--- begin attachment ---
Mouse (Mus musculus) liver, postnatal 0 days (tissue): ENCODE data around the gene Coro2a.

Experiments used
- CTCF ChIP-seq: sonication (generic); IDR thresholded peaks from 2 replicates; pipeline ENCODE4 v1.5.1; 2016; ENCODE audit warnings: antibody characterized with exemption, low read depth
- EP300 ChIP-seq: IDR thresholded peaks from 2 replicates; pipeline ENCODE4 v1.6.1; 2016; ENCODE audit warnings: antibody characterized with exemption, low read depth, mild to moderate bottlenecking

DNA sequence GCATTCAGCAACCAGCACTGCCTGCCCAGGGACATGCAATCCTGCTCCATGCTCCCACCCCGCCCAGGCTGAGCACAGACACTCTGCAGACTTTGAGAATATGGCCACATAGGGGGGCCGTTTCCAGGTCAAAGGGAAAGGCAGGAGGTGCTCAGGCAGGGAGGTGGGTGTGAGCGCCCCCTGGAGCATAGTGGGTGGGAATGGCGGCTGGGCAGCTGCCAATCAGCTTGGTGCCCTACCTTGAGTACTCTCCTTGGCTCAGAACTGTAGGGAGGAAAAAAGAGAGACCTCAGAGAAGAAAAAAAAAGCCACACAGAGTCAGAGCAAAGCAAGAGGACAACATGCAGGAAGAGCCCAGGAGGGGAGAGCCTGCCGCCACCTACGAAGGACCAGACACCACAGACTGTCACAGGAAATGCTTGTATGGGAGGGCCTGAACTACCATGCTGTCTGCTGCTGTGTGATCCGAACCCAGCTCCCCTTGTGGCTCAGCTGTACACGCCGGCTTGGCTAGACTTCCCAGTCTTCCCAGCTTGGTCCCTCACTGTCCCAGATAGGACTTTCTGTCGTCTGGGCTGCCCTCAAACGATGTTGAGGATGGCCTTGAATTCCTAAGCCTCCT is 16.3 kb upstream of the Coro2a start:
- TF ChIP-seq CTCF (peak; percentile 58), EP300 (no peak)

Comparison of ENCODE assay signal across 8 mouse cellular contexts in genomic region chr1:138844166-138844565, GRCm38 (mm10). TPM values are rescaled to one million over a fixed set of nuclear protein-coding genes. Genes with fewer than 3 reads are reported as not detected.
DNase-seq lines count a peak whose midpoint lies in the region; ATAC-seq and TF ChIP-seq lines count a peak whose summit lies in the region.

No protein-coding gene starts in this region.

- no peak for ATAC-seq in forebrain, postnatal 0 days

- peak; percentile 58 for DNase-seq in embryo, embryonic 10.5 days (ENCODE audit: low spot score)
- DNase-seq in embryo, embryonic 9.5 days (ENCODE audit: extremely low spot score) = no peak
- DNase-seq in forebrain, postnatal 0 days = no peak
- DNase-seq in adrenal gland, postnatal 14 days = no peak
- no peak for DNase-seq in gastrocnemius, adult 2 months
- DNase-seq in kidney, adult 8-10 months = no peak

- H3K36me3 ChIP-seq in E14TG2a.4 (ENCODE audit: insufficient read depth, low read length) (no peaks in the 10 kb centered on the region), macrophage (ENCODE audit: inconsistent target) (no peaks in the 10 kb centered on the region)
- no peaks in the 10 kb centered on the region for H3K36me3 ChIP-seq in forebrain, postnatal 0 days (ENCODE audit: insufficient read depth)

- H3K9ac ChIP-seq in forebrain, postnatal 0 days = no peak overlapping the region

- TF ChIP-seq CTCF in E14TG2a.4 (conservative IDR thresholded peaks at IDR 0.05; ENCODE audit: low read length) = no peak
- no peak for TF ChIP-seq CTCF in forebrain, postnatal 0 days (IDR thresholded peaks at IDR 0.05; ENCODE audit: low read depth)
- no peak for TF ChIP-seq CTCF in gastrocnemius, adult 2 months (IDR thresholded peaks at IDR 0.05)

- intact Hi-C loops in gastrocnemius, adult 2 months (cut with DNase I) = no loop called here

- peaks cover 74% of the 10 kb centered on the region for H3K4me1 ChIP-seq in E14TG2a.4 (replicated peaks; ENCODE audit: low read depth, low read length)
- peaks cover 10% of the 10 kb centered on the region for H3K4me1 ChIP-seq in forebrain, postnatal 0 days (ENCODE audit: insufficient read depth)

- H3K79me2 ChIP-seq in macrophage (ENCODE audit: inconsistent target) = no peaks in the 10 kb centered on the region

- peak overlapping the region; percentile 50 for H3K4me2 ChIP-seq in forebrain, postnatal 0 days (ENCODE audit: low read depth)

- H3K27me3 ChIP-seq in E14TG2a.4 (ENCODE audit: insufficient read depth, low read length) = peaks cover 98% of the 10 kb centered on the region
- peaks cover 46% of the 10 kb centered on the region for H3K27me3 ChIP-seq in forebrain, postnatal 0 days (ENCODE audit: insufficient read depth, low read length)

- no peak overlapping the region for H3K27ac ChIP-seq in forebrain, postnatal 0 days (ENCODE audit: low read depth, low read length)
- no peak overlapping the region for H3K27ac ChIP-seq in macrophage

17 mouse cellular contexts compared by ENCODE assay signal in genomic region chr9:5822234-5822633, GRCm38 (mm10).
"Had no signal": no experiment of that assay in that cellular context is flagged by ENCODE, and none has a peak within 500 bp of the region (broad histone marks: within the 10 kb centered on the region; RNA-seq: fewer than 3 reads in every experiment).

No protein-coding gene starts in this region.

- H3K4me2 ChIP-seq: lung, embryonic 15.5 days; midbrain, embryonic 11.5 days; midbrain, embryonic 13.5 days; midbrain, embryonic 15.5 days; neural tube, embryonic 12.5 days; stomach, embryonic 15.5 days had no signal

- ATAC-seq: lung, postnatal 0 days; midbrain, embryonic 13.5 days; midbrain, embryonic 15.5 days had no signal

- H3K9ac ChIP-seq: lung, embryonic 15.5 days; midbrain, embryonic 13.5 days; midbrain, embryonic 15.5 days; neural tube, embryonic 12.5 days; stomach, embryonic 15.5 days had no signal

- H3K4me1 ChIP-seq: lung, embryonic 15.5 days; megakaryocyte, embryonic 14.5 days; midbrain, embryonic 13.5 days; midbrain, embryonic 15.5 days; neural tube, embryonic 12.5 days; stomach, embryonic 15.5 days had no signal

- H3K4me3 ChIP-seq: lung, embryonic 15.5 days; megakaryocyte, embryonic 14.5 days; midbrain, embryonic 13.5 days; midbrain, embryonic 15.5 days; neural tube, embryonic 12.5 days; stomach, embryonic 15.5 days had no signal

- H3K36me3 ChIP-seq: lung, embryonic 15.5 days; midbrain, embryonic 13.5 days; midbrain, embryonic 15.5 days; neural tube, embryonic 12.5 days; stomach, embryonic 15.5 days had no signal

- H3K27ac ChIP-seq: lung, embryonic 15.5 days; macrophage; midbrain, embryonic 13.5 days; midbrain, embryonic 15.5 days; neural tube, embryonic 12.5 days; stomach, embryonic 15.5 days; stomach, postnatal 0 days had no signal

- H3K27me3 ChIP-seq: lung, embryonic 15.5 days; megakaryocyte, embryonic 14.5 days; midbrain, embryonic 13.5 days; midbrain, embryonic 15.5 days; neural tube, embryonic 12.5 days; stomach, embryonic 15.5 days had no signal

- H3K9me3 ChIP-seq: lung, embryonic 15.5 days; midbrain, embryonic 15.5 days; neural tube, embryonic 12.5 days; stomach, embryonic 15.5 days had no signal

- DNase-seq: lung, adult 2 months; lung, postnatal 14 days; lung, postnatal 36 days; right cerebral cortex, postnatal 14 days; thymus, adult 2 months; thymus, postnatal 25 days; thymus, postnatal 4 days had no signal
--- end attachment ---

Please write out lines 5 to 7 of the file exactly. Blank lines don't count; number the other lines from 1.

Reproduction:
DNA sequence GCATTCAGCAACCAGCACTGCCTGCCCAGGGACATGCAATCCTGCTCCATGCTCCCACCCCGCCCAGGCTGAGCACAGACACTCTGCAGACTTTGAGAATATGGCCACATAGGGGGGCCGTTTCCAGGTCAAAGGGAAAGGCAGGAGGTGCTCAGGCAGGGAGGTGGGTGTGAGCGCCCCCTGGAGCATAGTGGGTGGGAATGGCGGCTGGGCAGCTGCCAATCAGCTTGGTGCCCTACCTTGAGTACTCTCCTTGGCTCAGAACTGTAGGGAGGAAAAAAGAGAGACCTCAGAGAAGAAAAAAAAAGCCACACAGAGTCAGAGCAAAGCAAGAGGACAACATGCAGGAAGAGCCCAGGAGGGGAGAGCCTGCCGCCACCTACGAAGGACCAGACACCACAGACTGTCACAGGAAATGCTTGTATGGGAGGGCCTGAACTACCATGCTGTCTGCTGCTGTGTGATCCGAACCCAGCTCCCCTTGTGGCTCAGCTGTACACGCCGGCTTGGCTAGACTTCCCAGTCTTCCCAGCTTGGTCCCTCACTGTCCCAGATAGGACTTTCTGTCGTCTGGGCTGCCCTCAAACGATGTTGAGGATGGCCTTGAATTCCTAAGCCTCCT is 16.3 kb upstream of the Coro2a start:
- TF ChIP-seq CTCF (peak; percentile 58), EP300 (no peak)

Comparison of ENCODE assay signal across 8 mouse cellular contexts in genomic region chr1:138844166-138844565, GRCm38 (mm10). TPM values are rescaled to one million over a fixed set of nuclear protein-coding genes. Genes with fewer than 3 reads are reported as not detected.